Industrial revolution

Tom Dixon, head of design at Habitat, has written a book about alternative interior decor. Matthew Valentine thinks the retailer could learn from the book.

Innovation doesn’t necessarily require actual invention, just a way of seeing existing objects in a different light.

Rethink, a new book by Tom Dixon, takes an innovative and entertaining trawl through the world of cast-offs and the kind of products advertised in industrial catalogues, conjuring up new uses for the wide variety of products found there.

Dixon starts his explorations with a brief, but pointed, criticism of the lack of creativity in modern lighting, furniture and decorative design. As he is head of design at retailer Habitat, all aspiring designers would do well to bear his words in mind for the benefit of their careers.

This lack of originality is what sparks Dixon to seek what he calls “extraordinary examples of natural and anonymous designs”.

The book touches on the ubiquity of certain recycled products: tyres and crates have been recycled so often they don’t even look out of place when used as furniture or beach toys. People throughout the world regularly come up with the same alternative uses for these items.

And while some of the industrial or salvaged furniture in the book has a familiar student chic – there are even traffic cones on display – there is a real attempt to find fun and cheap alternatives to what is on sale in the high street. Patterned floors made of brightly coloured carpet tiles, walls covered with sections of billboard posters, dividing walls made of security shutters and kitchens made of industrial units offer a domestic equivalent to the utility clothing we all wear.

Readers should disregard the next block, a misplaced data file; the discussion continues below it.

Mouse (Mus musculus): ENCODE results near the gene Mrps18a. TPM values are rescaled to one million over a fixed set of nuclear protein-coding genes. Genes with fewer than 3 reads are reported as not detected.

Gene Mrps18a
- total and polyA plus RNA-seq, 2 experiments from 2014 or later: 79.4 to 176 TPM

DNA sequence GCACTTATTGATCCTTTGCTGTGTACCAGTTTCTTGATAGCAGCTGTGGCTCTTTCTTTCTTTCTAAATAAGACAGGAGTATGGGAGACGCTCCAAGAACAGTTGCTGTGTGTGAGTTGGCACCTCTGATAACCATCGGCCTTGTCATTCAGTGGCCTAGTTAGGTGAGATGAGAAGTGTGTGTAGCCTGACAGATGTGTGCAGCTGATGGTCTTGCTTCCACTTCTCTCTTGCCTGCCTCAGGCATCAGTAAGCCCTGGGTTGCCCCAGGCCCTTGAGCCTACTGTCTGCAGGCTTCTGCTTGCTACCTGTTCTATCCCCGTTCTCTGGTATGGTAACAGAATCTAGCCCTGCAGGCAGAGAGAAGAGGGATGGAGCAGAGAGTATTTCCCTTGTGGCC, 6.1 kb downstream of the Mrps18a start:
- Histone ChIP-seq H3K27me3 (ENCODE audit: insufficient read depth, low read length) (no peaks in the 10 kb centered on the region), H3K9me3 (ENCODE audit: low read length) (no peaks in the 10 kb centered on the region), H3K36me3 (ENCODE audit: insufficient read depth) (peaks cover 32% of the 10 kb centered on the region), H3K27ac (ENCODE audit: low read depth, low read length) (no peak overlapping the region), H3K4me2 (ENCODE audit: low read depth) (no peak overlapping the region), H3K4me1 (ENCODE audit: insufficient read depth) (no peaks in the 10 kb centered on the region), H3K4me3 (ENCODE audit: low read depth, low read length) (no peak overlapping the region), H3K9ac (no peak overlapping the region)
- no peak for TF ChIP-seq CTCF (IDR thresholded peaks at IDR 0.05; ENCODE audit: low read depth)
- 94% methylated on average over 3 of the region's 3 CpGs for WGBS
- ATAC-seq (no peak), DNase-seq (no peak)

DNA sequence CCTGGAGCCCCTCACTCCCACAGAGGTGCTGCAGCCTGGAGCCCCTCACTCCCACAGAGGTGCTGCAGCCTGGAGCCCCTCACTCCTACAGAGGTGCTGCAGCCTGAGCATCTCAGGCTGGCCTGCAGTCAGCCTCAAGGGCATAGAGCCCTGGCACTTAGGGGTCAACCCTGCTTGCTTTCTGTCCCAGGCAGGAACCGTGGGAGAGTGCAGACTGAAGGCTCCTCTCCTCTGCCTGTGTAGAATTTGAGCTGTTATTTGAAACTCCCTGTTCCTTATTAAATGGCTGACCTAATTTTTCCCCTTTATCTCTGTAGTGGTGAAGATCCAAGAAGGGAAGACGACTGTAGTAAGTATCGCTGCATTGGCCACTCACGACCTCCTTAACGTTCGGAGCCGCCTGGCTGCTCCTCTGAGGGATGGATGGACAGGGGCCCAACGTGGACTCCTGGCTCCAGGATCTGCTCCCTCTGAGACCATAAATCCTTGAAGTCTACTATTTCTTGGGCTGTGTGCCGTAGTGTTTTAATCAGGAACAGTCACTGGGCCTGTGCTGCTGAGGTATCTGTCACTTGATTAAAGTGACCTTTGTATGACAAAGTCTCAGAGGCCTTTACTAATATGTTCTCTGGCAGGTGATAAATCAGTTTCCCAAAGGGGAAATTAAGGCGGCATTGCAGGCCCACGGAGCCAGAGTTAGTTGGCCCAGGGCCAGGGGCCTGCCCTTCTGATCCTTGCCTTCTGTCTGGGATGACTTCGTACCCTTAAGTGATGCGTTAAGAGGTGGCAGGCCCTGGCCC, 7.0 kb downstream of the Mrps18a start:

There are ideas for all areas of the home, too. The bright yellow bins used to store grit by the roadside really would make good toy boxes. In fact, many parents have no doubt been tempted to dump their children into one during a long drive.

Indeed, it is a surprise that more of the products featured aren’t advertised, or even directly available, to the public. I know several short people who have tried unsuccessfully for years to buy a Kik Step to help them reach high shelves. By supplying a handy list of addresses at the end of the book, Dixon helps solve their problem.

In a sense, the book acts much like a Habitat catalogue for the financially challenged, showing roomsets and furnishing ideas. Designed by Johnson Banks, the book looks not unlike a trendy furniture catalogue, even using medium-density fibreboard for its cover.

In fact, in its price levels the book seems closer to the spirit of the original so-called Shabitat stores than Habitat itself, which now seems intent on catching its more upmarket rival, Heals. Perhaps some of Dixon’s ideas in Rethink need to be rethought from a book into a shop.

Rethink by Tom Dixon is published by Conran Octopus, price £22.50

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